Casinos are massive gambling halls devoted to games of chance that draw in billions in annual profits for the corporations, investors and Native American tribes that own them. Unlike your grandma’s weekend pai gow parlor, modern casinos feature restaurants, stage shows and shopping centers in addition to the gambling tables and machines. But even with all their luxuries and elaborate themes, these gaming establishments could not function without the games themselves. It is these table games of chance such as blackjack, craps, roulette and baccarat that provide the billions in earnings raked in every year by casinos throughout the United States.
The casino of today is also heavily dependent on technology, especially in surveillance. The use of cameras allows security personnel to keep an eye on everyone from the entranceway, through windows and all the way to the tables and slot machines. The machines themselves are electronically monitored so that if there is any deviation from their expected behavior, the casino can be alerted immediately.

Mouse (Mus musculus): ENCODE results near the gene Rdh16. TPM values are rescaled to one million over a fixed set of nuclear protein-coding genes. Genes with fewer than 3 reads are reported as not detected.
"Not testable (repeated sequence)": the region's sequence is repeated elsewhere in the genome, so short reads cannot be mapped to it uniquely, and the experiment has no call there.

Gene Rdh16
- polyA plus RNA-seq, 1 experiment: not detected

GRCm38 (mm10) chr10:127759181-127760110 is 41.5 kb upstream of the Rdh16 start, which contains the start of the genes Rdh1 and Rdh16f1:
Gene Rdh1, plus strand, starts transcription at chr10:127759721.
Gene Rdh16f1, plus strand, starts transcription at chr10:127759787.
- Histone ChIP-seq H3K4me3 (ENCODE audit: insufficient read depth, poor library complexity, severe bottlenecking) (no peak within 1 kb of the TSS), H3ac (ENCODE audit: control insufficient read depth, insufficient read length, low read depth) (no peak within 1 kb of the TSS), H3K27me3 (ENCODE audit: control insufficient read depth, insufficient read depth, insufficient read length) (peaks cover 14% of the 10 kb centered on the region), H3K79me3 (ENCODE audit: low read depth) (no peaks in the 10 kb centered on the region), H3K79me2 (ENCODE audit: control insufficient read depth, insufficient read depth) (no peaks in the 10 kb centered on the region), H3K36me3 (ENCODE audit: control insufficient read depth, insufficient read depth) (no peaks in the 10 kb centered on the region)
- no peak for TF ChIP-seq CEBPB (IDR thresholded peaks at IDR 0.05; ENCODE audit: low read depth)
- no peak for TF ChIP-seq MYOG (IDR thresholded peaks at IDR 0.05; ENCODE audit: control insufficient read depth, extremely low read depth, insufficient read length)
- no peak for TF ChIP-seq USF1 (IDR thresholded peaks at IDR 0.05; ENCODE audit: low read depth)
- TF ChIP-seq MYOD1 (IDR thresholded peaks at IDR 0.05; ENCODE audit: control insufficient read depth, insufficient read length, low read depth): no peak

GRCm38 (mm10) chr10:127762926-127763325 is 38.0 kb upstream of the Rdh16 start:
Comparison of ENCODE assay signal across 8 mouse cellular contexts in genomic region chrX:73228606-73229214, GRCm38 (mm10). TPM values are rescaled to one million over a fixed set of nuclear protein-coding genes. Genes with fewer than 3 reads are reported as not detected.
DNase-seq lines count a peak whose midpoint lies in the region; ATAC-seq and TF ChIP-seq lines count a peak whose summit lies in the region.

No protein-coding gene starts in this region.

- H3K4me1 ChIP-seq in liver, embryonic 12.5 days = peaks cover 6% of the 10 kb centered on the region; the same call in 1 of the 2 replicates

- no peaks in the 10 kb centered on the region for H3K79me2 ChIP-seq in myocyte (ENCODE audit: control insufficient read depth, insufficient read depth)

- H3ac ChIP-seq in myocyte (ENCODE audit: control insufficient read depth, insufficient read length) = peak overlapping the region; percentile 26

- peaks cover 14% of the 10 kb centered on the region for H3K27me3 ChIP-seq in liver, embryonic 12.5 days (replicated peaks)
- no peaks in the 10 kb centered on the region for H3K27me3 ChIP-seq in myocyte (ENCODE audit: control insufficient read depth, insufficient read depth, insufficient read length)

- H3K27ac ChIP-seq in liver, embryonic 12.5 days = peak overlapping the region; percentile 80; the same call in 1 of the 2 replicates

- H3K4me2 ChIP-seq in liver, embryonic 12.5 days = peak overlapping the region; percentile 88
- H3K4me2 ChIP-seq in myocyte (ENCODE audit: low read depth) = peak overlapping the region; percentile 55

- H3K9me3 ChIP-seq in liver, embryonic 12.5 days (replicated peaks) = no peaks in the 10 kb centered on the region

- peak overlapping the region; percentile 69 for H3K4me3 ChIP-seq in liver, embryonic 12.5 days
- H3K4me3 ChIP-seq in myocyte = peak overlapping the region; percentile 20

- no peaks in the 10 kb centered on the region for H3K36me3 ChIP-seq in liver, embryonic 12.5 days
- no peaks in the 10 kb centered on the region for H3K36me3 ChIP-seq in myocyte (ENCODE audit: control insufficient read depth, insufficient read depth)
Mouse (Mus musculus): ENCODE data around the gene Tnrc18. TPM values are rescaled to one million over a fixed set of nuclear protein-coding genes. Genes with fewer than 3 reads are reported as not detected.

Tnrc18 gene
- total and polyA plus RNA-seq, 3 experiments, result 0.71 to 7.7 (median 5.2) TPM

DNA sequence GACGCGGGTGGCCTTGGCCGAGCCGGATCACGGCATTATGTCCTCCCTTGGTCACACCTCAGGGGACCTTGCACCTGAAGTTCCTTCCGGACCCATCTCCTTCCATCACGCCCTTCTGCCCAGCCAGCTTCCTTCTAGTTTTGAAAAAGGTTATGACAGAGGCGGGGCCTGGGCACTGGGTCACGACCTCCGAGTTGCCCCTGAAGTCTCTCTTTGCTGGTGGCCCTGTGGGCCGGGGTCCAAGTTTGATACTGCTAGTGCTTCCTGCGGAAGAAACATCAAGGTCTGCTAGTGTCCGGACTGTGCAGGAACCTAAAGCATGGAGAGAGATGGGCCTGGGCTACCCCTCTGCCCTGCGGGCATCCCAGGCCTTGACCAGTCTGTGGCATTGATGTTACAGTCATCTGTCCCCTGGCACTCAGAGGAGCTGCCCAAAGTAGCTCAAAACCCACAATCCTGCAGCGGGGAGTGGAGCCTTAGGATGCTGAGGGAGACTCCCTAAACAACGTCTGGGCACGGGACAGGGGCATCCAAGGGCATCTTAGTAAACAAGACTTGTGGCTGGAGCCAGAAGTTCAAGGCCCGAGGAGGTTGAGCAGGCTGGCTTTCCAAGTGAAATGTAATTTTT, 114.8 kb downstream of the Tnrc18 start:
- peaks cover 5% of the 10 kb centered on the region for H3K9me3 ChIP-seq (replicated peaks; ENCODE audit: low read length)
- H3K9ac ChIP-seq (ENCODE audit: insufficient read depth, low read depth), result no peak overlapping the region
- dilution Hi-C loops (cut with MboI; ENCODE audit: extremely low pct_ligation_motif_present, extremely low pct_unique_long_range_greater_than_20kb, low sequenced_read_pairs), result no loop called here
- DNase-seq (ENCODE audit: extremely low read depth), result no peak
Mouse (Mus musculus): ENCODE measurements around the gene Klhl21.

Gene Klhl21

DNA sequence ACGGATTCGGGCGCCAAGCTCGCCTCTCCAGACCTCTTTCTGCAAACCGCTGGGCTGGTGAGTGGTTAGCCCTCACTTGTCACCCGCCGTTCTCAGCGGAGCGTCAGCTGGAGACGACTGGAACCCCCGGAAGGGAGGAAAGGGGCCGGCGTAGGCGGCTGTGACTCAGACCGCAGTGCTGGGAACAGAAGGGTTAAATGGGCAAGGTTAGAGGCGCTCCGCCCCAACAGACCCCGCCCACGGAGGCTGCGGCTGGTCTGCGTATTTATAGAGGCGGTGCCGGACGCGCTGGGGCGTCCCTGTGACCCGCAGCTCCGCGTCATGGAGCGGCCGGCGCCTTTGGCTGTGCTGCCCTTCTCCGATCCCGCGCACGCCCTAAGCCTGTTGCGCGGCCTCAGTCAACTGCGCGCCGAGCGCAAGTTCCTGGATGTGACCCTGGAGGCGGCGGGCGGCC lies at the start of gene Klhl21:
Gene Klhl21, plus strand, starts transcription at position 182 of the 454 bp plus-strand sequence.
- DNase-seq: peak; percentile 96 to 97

In the past, casinos relied more on perks to draw in gamblers and keep them coming back than on the games themselves. A big part of the draw was cheap rooms and food, but casinos also offered free show tickets and limo service for high-spending patrons. Today, most casinos offer comps based on game play to regular players who join casino clubs that operate much like frequent flyer programs. The clubs track a player’s activity, tally points that can be exchanged for free slot play or for reduced-price hotel room or dinner vouchers and allow the casinos to develop a customer database that they can use for marketing purposes.